Given an inherent subjective nature, emotions have long been a nearly impenetrable topic for scientific research. Affective neuroscientist Jaak Panksepp explains a modern approach to emotions, and how taking seriously the emotions of other animals might soon improve the lives of millions. Jaak Panksepp introduced the concept of Affective Neuroscience in 1990, consisting of an overarching vision of how mammalian brains generate experienced affective states in animals, as effective models for fathoming the primal evolutionary sources of emotional feelings in human beings. This work has implications for further developments in Biological Psychiatry, ranging from an understanding of the underlying brain disorders to new therapeutic strategies. Panksepp is a Ph.D. Professor and Baily Endowed Chair of Animal Well-Being Science, College of Veterinary Medicine, Washington State University. His scientific contributions include more than 400 papers devoted to the study of basic emotional and motivational processes of the mammalian brain. He has conducted extensive research on the brain and bodily mechanisms of feeding and energy-balance regulation, sleep physiology, and most importantly the study of emotional processes, including associated feelings states, in other animals. This talk was given November 9, 2013, in Seattle at TEDxRainier, a local TEDx event, produced independently of the TED Conferences
Fear is a response to impending danger. It is a survival mechanism that is a reaction to some negative stimulus. It may be a mild caution or an extreme phobia. If the fear is trivial, it is called “trifling fear” or if the danger seems formidable it is a “serious fear”.
Joy or happiness has shades of enjoyment, satisfaction, and pleasure. There is a sense of well-being, inner peace, love, safety with contentment. There is an existence of both, positive thinking and positive activities
Love arises from a feeling of profound oneness. Love can be platonic, romantic, religious or familial. There are certain nuances to love regarding bonding, friendship, altruism,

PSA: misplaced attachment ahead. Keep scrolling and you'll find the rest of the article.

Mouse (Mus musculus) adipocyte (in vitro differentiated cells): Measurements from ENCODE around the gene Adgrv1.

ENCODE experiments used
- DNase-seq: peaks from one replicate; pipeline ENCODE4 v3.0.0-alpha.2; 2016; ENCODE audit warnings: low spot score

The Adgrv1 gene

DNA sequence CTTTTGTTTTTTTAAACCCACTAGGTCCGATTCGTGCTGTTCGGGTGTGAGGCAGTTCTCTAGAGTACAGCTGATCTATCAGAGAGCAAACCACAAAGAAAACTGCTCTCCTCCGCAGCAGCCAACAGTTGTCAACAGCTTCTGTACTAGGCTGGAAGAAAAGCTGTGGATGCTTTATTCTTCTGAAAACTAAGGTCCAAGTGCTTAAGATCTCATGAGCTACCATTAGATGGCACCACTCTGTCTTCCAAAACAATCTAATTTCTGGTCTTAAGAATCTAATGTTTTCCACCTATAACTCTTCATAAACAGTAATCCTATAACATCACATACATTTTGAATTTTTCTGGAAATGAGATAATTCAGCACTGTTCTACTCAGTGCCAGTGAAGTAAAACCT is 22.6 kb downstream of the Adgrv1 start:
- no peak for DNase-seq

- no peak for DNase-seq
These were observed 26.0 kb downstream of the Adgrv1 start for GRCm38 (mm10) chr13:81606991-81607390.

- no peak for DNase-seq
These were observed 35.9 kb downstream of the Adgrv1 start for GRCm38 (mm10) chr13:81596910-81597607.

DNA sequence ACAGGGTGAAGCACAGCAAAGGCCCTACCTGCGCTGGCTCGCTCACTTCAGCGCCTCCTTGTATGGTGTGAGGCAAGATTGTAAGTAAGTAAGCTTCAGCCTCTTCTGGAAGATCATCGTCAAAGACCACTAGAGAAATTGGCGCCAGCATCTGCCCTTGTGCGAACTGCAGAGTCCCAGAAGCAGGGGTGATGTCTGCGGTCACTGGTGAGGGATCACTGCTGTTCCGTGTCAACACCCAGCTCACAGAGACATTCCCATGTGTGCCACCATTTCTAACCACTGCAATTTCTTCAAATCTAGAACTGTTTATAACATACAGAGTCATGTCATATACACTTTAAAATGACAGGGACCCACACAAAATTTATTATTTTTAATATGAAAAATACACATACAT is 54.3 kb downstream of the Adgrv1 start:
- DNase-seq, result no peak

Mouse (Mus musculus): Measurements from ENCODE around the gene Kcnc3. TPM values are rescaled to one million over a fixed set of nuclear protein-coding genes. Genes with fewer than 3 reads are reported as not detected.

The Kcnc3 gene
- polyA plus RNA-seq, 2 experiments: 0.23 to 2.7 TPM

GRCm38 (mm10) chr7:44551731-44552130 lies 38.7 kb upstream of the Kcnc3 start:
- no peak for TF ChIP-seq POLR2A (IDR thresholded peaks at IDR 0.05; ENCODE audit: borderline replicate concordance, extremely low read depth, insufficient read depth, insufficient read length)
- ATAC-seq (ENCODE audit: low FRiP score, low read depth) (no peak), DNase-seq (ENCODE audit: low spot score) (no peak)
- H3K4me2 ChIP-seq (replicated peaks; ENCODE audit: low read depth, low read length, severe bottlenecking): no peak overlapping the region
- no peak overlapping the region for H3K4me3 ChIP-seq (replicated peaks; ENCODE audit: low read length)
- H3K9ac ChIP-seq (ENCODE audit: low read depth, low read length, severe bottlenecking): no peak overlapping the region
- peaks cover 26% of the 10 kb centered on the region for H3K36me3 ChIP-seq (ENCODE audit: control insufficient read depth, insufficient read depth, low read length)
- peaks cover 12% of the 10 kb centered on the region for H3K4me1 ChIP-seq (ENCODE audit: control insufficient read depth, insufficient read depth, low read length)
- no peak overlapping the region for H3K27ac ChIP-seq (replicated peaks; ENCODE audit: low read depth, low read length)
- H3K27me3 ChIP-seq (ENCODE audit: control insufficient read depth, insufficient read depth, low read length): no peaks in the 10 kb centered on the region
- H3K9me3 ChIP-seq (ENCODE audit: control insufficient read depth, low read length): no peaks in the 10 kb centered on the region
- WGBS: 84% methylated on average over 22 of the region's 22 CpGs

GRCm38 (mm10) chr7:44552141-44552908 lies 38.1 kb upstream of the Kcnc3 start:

There are three secondary emotions – affection, longing and lust.
Sadness is necessarily related to a feeling of loss and disadvantage. If this feeling drowns the individual, it may lead to a state of depression. When a person can be observed to be quiet, less energetic and withdrawn to himself it may be inferred that sadness exists. Such an individual usually has a sloping body, stuck out lips and a downcast appearance of the head.
Surprise means the showing up of an unexpected result. When one experiences surprise, it is accompanied by raising of the eyebrows, horizontal lines on the forehead, open mouth, stretched skin below the eyebrows and wide open eyelids. Depending on the intensity, the mouth may not open, but only the jaw may drop. A momentary
Anger is evoked due to injustice, conflict, humiliation, negligence or betrayal. If the anger is active, the individual attacks the target, verbally or physically. If the anger is passive, the person silently sulks and feels tension and hostility. Often, when one empathizes with another, anger may be displayed. If the purpose of the source of pain is known, the magnitude of anger is altered
Due to the sheer vastness and complexity involved, it is difficult to exactly define and enlist all the emotions experienced by humans. Ask any person on the street and he will say that emotion is a spontaneous feeling about any person, thing, or experience. Emotions are subjective, based on perception and unique to each individual. Some people may have more of one or some may lack in others. It is said the more emotions one experiences, the more colorful life is. Emotions help us humans to communicate what we feel toward certain situations, people, things, and cope with everyday life situations.